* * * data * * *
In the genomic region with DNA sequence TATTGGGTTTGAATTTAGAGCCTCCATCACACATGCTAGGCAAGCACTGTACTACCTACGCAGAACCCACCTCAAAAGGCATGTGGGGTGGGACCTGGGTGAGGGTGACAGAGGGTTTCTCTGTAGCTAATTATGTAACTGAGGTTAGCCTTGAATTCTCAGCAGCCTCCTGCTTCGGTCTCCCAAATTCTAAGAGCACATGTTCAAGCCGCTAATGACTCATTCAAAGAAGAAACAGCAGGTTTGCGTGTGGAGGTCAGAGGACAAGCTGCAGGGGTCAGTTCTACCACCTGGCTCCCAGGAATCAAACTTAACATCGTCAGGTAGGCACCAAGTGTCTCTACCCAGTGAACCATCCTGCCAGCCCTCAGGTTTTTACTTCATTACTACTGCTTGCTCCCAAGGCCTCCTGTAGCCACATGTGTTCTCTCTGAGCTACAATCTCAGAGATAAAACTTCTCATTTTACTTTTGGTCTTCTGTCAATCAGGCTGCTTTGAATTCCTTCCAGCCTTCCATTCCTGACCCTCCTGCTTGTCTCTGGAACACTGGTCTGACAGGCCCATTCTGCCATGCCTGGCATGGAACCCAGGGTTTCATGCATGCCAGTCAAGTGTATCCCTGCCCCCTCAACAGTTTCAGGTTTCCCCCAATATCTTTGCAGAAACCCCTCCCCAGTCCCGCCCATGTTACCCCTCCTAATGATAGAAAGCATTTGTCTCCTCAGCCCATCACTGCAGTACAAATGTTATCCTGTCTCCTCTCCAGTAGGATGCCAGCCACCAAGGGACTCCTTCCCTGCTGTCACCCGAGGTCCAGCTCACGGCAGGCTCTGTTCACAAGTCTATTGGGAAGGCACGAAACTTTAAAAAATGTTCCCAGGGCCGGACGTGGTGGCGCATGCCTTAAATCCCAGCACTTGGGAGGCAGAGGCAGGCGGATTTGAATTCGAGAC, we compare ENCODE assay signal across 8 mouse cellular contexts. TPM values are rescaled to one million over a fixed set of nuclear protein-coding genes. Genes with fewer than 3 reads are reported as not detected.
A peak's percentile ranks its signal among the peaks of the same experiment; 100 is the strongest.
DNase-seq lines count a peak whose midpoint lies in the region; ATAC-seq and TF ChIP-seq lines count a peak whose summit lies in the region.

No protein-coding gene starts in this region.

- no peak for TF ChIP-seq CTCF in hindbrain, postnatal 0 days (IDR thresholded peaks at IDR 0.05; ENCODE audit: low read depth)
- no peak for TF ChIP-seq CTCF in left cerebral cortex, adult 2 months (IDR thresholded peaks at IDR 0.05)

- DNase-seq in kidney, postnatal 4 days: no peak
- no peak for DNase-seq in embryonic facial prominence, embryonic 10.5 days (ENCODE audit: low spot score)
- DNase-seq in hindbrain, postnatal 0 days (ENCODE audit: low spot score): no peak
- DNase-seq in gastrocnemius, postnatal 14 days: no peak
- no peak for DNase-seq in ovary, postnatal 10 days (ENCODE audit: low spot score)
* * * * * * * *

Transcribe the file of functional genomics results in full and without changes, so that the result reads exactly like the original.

In the genomic region with DNA sequence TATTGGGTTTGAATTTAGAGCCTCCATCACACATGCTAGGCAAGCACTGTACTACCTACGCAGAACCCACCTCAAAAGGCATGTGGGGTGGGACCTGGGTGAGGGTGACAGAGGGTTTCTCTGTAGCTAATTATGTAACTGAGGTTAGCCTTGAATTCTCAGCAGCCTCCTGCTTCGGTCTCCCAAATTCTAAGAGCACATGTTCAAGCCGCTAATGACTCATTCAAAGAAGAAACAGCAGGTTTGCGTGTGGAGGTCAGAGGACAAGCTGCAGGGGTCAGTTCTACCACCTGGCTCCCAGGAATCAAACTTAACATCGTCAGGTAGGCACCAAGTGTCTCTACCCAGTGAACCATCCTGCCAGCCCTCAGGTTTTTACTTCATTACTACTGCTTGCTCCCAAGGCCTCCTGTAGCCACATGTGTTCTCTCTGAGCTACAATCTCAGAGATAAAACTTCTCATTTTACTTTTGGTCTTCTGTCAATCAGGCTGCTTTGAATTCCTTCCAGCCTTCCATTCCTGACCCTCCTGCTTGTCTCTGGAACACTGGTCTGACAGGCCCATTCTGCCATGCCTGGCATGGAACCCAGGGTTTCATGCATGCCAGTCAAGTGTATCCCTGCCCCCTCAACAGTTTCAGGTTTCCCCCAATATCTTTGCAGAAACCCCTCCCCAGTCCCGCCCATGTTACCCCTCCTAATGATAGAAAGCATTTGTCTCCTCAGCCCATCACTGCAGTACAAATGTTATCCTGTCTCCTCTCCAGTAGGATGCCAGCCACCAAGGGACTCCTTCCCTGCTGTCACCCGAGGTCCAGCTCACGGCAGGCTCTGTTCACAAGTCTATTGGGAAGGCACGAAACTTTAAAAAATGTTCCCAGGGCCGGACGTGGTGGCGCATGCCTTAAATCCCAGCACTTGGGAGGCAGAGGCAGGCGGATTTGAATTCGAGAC, we compare ENCODE assay signal across 8 mouse cellular contexts. TPM values are rescaled to one million over a fixed set of nuclear protein-coding genes. Genes with fewer than 3 reads are reported as not detected.
A peak's percentile ranks its signal among the peaks of the same experiment; 100 is the strongest.
DNase-seq lines count a peak whose midpoint lies in the region; ATAC-seq and TF ChIP-seq lines count a peak whose summit lies in the region.

No protein-coding gene starts in this region.

- no peak for TF ChIP-seq CTCF in hindbrain, postnatal 0 days (IDR thresholded peaks at IDR 0.05; ENCODE audit: low read depth)
- no peak for TF ChIP-seq CTCF in left cerebral cortex, adult 2 months (IDR thresholded peaks at IDR 0.05)

- DNase-seq in kidney, postnatal 4 days: no peak
- no peak for DNase-seq in embryonic facial prominence, embryonic 10.5 days (ENCODE audit: low spot score)
- DNase-seq in hindbrain, postnatal 0 days (ENCODE audit: low spot score): no peak
- DNase-seq in gastrocnemius, postnatal 14 days: no peak
- no peak for DNase-seq in ovary, postnatal 10 days (ENCODE audit: low spot score)